PORTSMOUTH — Monday night’s Portsmouth City Council session brought promising news for one local group in its attempt to build a downtown museum.
For more than months, council has weighed whether to authorize City Manager Sam Sutherland to enter into a lease agreement with the Scioto County Heritage Museum– setting up at the Marting’s annex on 5th Street.
After some deliberation between City Solicitor John Haas and Mayor Kevin Johnson, council passed the ordinance with one amendment. The amended version would require the SCHM board to receive written approval from Sutherland to make alterations to the city-owned building.
2nd Ward Councilwoman Charlotte Gordon understood the lease would be similar to what the Southern Ohio Museum had between 1979 and 2007 when it was a city building. Regardless of who owns the building, she is excited by the development.
“I think in this case, the building is just sitting vacant at this point,” she said, believing it to be vacant for at least the nine years she has lived in Portsmouth. “I feel like this is a good use of that space.”
The lease will be for five years, but early termination would be a possibility if a purchasing offer was made to the city. From there, the city would have 180 days to notify the museum of the purchase.
According to the lease, the purchaser would pay 75% of the value of improvements made to the premises by the museum.
SCHM President John McHenry told the council previously that he would like to see the museum become a long-term fixture within the area’s historical organizations. He envisioned additional leases when this five-year agreement concludes.
“We’re putting in, not taking out. We’re in the parade, not on the sidewalk watching,” McHenry said during a May 10 council session. “A lot of people that are watching are giving us the thumbs up.”
In other city developments, the council approved the 16% salary increase for Community Director Tracy Shearer. The matter was not a unanimous decision with Johnson and 6th Ward Councilman Dennis Packard voting against it.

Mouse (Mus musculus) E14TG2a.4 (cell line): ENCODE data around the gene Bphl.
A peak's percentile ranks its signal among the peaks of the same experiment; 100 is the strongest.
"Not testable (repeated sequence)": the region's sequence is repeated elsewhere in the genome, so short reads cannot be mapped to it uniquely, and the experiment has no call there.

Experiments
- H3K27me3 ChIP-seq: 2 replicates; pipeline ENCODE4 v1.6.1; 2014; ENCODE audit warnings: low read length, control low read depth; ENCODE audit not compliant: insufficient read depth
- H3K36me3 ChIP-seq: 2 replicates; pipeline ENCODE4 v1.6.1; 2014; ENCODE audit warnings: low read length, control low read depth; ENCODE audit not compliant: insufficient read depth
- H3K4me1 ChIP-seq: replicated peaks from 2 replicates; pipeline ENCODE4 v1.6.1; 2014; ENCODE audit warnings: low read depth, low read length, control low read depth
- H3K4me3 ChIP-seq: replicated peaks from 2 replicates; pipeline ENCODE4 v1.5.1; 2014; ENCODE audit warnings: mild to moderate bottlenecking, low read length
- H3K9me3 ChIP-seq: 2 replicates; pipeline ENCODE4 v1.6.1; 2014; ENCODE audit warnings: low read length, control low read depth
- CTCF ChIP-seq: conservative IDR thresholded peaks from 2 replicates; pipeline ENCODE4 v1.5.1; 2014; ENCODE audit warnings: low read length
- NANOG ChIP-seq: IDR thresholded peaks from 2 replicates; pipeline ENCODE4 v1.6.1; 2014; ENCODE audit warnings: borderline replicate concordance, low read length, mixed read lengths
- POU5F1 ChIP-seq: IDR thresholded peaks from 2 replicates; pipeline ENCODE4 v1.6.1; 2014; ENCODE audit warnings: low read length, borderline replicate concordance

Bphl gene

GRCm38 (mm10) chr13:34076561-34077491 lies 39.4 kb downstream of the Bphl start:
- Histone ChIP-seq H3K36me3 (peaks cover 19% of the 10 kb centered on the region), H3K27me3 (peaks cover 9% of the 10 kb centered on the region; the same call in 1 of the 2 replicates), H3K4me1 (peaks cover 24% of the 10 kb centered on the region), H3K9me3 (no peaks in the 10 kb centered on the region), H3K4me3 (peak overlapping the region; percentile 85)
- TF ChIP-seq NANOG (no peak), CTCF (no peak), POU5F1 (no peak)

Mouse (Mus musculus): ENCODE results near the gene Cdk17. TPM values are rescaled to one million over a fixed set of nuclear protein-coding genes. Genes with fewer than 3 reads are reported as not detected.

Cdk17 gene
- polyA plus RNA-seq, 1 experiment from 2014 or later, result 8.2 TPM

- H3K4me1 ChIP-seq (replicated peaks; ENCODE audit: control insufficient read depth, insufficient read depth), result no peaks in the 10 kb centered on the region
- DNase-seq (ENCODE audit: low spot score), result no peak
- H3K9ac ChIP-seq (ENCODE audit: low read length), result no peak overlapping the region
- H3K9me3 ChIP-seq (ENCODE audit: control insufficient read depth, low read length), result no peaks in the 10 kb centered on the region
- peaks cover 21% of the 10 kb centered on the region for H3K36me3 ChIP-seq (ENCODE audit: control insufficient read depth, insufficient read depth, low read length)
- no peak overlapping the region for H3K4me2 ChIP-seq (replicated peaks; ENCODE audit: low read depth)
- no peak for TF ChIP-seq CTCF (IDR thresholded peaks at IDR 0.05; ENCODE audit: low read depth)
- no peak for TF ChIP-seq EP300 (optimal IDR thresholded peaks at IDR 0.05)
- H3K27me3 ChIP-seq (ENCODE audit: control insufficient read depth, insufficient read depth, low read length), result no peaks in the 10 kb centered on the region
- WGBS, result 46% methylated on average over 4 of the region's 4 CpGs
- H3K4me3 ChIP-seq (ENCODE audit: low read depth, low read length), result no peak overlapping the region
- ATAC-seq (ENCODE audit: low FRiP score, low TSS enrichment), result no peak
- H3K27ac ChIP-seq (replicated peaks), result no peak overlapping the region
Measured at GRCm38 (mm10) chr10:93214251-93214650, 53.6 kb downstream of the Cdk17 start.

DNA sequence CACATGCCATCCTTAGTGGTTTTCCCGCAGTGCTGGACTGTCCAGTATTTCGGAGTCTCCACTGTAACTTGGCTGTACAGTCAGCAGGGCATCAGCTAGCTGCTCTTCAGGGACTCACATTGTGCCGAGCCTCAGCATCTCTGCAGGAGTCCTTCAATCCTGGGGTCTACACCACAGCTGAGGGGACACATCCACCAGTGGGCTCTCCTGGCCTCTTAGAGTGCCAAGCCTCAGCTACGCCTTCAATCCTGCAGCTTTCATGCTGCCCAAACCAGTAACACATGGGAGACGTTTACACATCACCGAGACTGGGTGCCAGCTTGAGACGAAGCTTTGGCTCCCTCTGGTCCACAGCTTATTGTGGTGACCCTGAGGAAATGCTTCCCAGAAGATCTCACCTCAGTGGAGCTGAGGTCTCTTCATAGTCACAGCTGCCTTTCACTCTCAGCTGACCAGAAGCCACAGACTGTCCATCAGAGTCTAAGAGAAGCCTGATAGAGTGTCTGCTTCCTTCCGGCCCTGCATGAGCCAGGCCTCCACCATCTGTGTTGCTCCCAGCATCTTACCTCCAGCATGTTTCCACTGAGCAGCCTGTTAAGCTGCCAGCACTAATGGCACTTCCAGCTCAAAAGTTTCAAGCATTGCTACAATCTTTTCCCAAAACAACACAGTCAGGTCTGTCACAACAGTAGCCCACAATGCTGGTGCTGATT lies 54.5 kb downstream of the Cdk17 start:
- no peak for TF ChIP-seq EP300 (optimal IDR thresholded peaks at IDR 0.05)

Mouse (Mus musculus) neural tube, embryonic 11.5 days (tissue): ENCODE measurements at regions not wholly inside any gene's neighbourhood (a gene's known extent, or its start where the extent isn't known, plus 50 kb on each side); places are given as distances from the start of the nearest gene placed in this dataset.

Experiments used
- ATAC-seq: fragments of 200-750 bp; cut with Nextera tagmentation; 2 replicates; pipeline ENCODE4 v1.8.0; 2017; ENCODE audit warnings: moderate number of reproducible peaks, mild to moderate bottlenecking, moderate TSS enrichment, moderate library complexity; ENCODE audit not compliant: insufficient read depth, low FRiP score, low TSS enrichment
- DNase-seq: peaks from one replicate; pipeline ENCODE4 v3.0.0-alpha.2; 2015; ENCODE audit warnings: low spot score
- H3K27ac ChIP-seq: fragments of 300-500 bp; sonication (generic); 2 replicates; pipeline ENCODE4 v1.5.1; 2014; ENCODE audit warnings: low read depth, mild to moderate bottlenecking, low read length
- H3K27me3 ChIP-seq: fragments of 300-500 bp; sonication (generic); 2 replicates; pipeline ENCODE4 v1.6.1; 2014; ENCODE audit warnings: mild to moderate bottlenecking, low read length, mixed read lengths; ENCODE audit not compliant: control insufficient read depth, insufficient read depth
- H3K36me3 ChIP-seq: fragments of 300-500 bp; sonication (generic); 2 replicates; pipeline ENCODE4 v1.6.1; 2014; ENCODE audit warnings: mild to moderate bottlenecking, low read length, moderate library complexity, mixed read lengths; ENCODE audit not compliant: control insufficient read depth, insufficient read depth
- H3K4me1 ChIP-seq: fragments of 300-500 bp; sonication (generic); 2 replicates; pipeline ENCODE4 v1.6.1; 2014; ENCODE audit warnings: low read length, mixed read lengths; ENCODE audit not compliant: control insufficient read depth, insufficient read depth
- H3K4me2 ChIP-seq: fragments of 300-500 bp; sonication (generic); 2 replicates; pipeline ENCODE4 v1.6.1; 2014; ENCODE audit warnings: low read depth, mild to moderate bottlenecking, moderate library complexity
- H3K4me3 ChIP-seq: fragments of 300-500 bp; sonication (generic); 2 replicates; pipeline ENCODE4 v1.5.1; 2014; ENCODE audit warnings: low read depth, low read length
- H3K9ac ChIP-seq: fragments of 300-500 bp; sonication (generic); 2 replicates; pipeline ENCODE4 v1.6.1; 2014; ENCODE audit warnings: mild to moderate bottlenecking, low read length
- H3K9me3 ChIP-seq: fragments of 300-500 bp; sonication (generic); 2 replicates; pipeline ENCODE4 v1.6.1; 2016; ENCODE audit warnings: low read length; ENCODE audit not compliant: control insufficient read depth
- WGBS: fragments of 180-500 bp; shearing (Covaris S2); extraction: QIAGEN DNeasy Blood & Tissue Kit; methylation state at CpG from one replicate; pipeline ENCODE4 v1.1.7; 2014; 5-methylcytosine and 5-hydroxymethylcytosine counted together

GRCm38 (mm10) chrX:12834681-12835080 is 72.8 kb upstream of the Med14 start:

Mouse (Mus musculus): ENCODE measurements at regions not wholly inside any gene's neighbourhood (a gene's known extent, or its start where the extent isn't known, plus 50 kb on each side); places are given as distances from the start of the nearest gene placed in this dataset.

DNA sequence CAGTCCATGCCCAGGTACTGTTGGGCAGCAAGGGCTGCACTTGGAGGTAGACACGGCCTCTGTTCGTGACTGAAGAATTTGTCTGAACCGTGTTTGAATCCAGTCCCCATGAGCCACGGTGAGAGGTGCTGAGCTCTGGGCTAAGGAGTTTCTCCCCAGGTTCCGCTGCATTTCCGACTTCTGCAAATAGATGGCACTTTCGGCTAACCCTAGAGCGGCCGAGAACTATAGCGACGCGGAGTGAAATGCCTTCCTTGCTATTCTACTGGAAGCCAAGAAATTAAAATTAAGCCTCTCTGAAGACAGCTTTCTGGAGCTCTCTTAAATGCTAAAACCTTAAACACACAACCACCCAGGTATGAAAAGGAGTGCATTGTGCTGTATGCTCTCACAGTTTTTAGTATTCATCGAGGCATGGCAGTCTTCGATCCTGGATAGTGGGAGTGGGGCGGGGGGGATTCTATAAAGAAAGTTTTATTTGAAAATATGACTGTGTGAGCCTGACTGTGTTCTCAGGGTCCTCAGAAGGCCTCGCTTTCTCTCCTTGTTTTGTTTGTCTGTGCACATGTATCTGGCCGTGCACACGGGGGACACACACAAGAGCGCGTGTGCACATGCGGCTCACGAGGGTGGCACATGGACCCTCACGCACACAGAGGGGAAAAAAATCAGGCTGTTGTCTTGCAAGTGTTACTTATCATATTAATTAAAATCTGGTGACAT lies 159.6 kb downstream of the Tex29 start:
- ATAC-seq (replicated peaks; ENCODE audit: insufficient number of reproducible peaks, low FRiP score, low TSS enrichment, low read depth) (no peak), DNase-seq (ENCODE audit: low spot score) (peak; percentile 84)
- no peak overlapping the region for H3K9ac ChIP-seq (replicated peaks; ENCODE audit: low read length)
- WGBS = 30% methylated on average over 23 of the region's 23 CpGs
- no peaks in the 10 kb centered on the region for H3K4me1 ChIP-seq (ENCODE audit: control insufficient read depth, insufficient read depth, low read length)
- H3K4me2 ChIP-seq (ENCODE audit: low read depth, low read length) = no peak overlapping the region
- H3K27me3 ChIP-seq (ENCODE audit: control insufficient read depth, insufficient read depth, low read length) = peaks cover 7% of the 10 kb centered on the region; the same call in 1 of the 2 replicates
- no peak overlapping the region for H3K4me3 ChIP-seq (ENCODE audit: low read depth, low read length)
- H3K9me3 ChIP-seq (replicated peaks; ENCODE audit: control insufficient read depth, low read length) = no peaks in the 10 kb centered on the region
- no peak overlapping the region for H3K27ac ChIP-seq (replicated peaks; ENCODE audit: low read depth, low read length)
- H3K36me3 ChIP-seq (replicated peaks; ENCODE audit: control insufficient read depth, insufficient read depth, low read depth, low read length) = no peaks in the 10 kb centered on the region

The mayor asked questions to both Sutherland and Haas regarding what the raises would mean to the city’s fiscal watch status and sentiment among those in the city building.
Prior discussions indicated Portsmouth could clear that status this year, but that further conversations needed to take place. Sutherland said a meeting was in the works with the state auditor’s office in the following three weeks to discuss its progress and that these increases would not have an impact on the fiscal watch.
“As long as the forecast supports financially what we’re doing, we’ll be fine,” he said, adding that consistency was also needed in its forecasting.
Haas added to his prior comments made during a March 22 city manager’s meeting on the raise by saying it was a “subject of much discontent.” In that meeting and also in a statement provided to the Portsmouth Daily Times, he viewed the raises for non-union supervisors such as the community director as unfair when others received none.
“I made it clear at the last council meeting (March 22) that I do not argue those lucky enough to have seen large increases are not deserving,” Haas is quoted in a March 25 article. “I merely felt it necessary to point out what it looks like from the perspective of those who have been overlooked for at least two decades when they are overlooked again.”
Council concluded the legislation portion of its session with two water-related ordinances. A first reading for a $371,000 Franklin Furnace water boost station was delivered before the council authorized the city manager to enter into an agreement with the Ohio Water Development Authority for the new water treatment plant.
Affording the $67 million project will come down to a variety of funding outlets, Sutherland said, including grant money and partial use of the $3.95 million heading to the city through the American Rescue Plan Act. Increasing water bills, currently under the state average, has also been identified as a way to reach that sum.
Sutherland said the total as he understood it was “worst case scenario,” where the hope is that number will drop as price fluctuations in the national economy stabilizes. For Johnson, it is an essential investment regardless of the sum.
“I can’t think of many more things more important than water,” the mayor said. “When you think of that price…again think of what’s more important than quality of your water.”
Reach Patrick Keck (740)-353-3101 ext. 1931, by email at firstname.lastname@example.org, or on Twitter @pkeckreporter. © 2021 Portsmouth Daily Times, all rights reserved.